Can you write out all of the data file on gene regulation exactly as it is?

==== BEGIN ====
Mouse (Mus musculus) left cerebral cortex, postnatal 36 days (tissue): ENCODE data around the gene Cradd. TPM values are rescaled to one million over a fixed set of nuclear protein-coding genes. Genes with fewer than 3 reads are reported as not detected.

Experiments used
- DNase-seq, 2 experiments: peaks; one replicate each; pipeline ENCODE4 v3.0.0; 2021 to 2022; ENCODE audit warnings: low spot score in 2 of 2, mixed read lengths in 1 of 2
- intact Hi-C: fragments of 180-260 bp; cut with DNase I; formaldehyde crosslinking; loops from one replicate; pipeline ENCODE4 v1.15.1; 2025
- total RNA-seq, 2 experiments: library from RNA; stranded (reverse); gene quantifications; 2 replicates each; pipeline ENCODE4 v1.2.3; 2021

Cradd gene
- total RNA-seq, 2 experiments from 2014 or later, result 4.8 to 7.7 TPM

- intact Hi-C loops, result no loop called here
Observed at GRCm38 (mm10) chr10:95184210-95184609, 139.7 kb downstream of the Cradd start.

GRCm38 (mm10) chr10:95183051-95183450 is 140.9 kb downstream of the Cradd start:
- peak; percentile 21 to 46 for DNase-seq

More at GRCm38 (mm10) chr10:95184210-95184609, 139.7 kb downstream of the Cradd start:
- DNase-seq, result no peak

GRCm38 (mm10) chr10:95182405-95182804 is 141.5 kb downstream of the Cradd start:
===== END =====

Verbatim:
Mouse (Mus musculus) left cerebral cortex, postnatal 36 days (tissue): ENCODE data around the gene Cradd. TPM values are rescaled to one million over a fixed set of nuclear protein-coding genes. Genes with fewer than 3 reads are reported as not detected.

Experiments used
- DNase-seq, 2 experiments: peaks; one replicate each; pipeline ENCODE4 v3.0.0; 2021 to 2022; ENCODE audit warnings: low spot score in 2 of 2, mixed read lengths in 1 of 2
- intact Hi-C: fragments of 180-260 bp; cut with DNase I; formaldehyde crosslinking; loops from one replicate; pipeline ENCODE4 v1.15.1; 2025
- total RNA-seq, 2 experiments: library from RNA; stranded (reverse); gene quantifications; 2 replicates each; pipeline ENCODE4 v1.2.3; 2021

Cradd gene
- total RNA-seq, 2 experiments from 2014 or later, result 4.8 to 7.7 TPM

- intact Hi-C loops, result no loop called here
Observed at GRCm38 (mm10) chr10:95184210-95184609, 139.7 kb downstream of the Cradd start.

GRCm38 (mm10) chr10:95183051-95183450 is 140.9 kb downstream of the Cradd start:
- peak; percentile 21 to 46 for DNase-seq

More at GRCm38 (mm10) chr10:95184210-95184609, 139.7 kb downstream of the Cradd start:
- DNase-seq, result no peak

GRCm38 (mm10) chr10:95182405-95182804 is 141.5 kb downstream of the Cradd start: